He sighed again and sat with the papers, trying to reduce all the details into a concise report. Perhaps they could finish early, and he too could slip out for a small ride before the day ended. He hoped the good weather would hold. Ignoring the headache that was building up, he resolutely picked up his quill and began reading, only to be interrupted by Gandalf.
“Mithrandir!” Faramir stared up in surprise at his old mentor, wincing slightly as his aching head protested at the sudden movement, “It is good to see you. How do you find the house?” Gandalf and his companions now stayed in one of the houses in the city that had remained unaffected by the battle, so he was not as often in the Citadel now as he had been earlier. Faramir had found himself missing the wizard yet at the same time a part of him had been glad for he knew there were things the wizard would want to talk to him about that he had no desire to even think of.
“Quite adequate, thank you,” the wizard responded as walked in, “I was hoping you would join us there for supper today. The hobbits in particular are unhappy they do not get to see you as often as they did while they were in the Citadel.”
“Me? Oh! That would be wonderful,” Faramir started, and then winced as he remembered, “But I cannot. I have to meet with the king shortly, and then I still have much work pending here. There is a session with the Council tomorrow.”
“Well, perhaps another day,” Gandalf said quietly, and then came and stood in front of Faramir, “You seem to have a lot of work nowadays?”
Faramir shrugged, a little uncomfortable at the scrutiny his friend gave him, “You know how it is…”
“Yes, indeed. There must be much to do, of course. Have you been sleeping well?” he asked abruptly.
Faramir started at that, looking up from the mess on his table and then shrugged, “There is much work to be done,” he said evasively.
He looked quietly into the face of his old mentor, who shook his head before speaking, “You must sleep more. You have not yet fully recovered. I can see it in your eyes.”
“I am quite well now, Mithrandir,” came the bemused reply, “The healers released me from their care many weeks ago.”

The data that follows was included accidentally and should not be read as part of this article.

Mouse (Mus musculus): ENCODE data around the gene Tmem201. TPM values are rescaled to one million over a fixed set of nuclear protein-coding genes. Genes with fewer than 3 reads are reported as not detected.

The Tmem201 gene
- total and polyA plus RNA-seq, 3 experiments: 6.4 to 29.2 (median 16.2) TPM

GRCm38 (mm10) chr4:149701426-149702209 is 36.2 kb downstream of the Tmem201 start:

The wizard sighed, before speaking, “You can not simply push this aside and expect it to go away. Please, if you won’t talk to me then find someone else to confide in.”
Faramir gave him a mirthless glance, “But there is no-one else left! I stand here where my brother ought to, my father is dead of his own hand and a fire ate the house of Stewards in Rath Dinen.”
“That is all what troubles you, child?”
“That is what troubles me, yes. The fire… I was there. He set the fire and he sought to take me too.”
“He was under the shadow of the palantír then,” his mentor began to speak, but the Steward cut him off, as he sat down heavily on a chair.
“I know, but that lessens the pain no more. It was my failure to hold Osgiliath that gave him the final push.”
“You did not fail,” Gandalf began soothingly.
“I caused it. I caused his death.”
“You still miss him then, after all he has done to you?” Gandalf latched on immediately.
“He was my father.”
“What he did –,” Gandalf started cautiously.
“What my father did was to take his own life. May I not rue that, Mithrandir? Surely, I am allowed to grieve?”
“That is not what I speak of, child.”
“I am no child,” the voice was quiet yet hard as steel.
“No, you’re not. And yet, you have your life ahead of you, and I would that you are no longer haunted by all that your father did to you.”
“I am not – haunted. What was done, was done. It is over. There is nothing to be done now. Whatever should have happened, should have happened then,” Faramir sank back in his chair tiredly, “But it didn’t.”
“I blame myself.” the wizard sighed, “I’ve been here so many times; I should have noticed.”
Faramir stared up sharply at the words, his face creased in puzzlement, “How could you have? Boromir never knew either. The days that either you or Boromir were in the city were the only happy days I ever had here, I didn’t want those to end.”
“But we could have helped you, Faramir. Why are you so afraid to accept aid?”
“I already told you I wouldn’t have left Gondor. And I tried reasoning with him myself once, and that didn’t end well. He would have done as he wanted. He would get what he wanted,” he said distantly, as though trying to rid himself of some terrible memory, and Gandalf found himself wanting to reach out to the younger man and hug him.
“If I had known, I would have pressed Aragorn to claim the throne earlier. Then, perhaps, much of this might have been averted.”
Faramir turned away from his mentor at that, his grey eyes reflecting grave unhappiness.
“I wish you had,” he said quietly, “He was here as Thorongil. Why did he not speak then? Why didn’t you? You knew all along. You knew who Thorongil was.”
“Yes, I did,” Gandalf spoke.